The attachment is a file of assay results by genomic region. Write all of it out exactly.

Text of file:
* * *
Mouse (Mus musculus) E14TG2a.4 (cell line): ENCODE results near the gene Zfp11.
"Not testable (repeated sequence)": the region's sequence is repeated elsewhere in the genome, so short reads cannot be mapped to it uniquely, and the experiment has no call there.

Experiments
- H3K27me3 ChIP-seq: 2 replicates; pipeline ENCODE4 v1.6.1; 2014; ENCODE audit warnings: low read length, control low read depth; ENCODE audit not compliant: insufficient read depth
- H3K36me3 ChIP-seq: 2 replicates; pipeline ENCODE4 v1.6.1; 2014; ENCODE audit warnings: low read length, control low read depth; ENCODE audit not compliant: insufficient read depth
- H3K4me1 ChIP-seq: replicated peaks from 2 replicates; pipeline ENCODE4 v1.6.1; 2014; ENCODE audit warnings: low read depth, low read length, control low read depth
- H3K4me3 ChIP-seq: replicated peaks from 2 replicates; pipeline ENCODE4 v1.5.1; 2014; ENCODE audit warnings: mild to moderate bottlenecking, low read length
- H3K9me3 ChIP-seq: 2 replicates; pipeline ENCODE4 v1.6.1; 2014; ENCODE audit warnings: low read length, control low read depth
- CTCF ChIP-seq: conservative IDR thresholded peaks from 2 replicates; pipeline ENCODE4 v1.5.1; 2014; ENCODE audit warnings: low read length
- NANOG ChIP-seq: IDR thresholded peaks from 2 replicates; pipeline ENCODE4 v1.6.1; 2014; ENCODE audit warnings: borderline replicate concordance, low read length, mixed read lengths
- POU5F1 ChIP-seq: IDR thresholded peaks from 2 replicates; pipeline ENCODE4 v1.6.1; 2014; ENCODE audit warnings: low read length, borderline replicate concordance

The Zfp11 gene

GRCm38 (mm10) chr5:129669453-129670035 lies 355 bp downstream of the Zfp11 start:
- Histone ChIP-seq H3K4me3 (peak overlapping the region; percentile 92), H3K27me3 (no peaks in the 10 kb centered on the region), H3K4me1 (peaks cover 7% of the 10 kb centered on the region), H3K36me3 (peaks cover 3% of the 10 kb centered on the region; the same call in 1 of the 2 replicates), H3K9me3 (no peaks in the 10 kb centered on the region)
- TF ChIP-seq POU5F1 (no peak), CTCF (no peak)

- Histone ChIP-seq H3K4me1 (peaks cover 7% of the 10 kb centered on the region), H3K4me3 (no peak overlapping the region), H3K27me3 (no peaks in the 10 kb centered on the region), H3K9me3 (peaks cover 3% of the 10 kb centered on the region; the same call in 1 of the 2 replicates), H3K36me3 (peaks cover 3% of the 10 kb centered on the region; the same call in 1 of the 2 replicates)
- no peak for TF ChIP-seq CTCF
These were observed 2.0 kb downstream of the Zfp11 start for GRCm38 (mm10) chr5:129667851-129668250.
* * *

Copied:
Mouse (Mus musculus) E14TG2a.4 (cell line): ENCODE results near the gene Zfp11.
"Not testable (repeated sequence)": the region's sequence is repeated elsewhere in the genome, so short reads cannot be mapped to it uniquely, and the experiment has no call there.

Experiments
- H3K27me3 ChIP-seq: 2 replicates; pipeline ENCODE4 v1.6.1; 2014; ENCODE audit warnings: low read length, control low read depth; ENCODE audit not compliant: insufficient read depth
- H3K36me3 ChIP-seq: 2 replicates; pipeline ENCODE4 v1.6.1; 2014; ENCODE audit warnings: low read length, control low read depth; ENCODE audit not compliant: insufficient read depth
- H3K4me1 ChIP-seq: replicated peaks from 2 replicates; pipeline ENCODE4 v1.6.1; 2014; ENCODE audit warnings: low read depth, low read length, control low read depth
- H3K4me3 ChIP-seq: replicated peaks from 2 replicates; pipeline ENCODE4 v1.5.1; 2014; ENCODE audit warnings: mild to moderate bottlenecking, low read length
- H3K9me3 ChIP-seq: 2 replicates; pipeline ENCODE4 v1.6.1; 2014; ENCODE audit warnings: low read length, control low read depth
- CTCF ChIP-seq: conservative IDR thresholded peaks from 2 replicates; pipeline ENCODE4 v1.5.1; 2014; ENCODE audit warnings: low read length
- NANOG ChIP-seq: IDR thresholded peaks from 2 replicates; pipeline ENCODE4 v1.6.1; 2014; ENCODE audit warnings: borderline replicate concordance, low read length, mixed read lengths
- POU5F1 ChIP-seq: IDR thresholded peaks from 2 replicates; pipeline ENCODE4 v1.6.1; 2014; ENCODE audit warnings: low read length, borderline replicate concordance

The Zfp11 gene

GRCm38 (mm10) chr5:129669453-129670035 lies 355 bp downstream of the Zfp11 start:
- Histone ChIP-seq H3K4me3 (peak overlapping the region; percentile 92), H3K27me3 (no peaks in the 10 kb centered on the region), H3K4me1 (peaks cover 7% of the 10 kb centered on the region), H3K36me3 (peaks cover 3% of the 10 kb centered on the region; the same call in 1 of the 2 replicates), H3K9me3 (no peaks in the 10 kb centered on the region)
- TF ChIP-seq POU5F1 (no peak), CTCF (no peak)

- Histone ChIP-seq H3K4me1 (peaks cover 7% of the 10 kb centered on the region), H3K4me3 (no peak overlapping the region), H3K27me3 (no peaks in the 10 kb centered on the region), H3K9me3 (peaks cover 3% of the 10 kb centered on the region; the same call in 1 of the 2 replicates), H3K36me3 (peaks cover 3% of the 10 kb centered on the region; the same call in 1 of the 2 replicates)
- no peak for TF ChIP-seq CTCF
These were observed 2.0 kb downstream of the Zfp11 start for GRCm38 (mm10) chr5:129667851-129668250.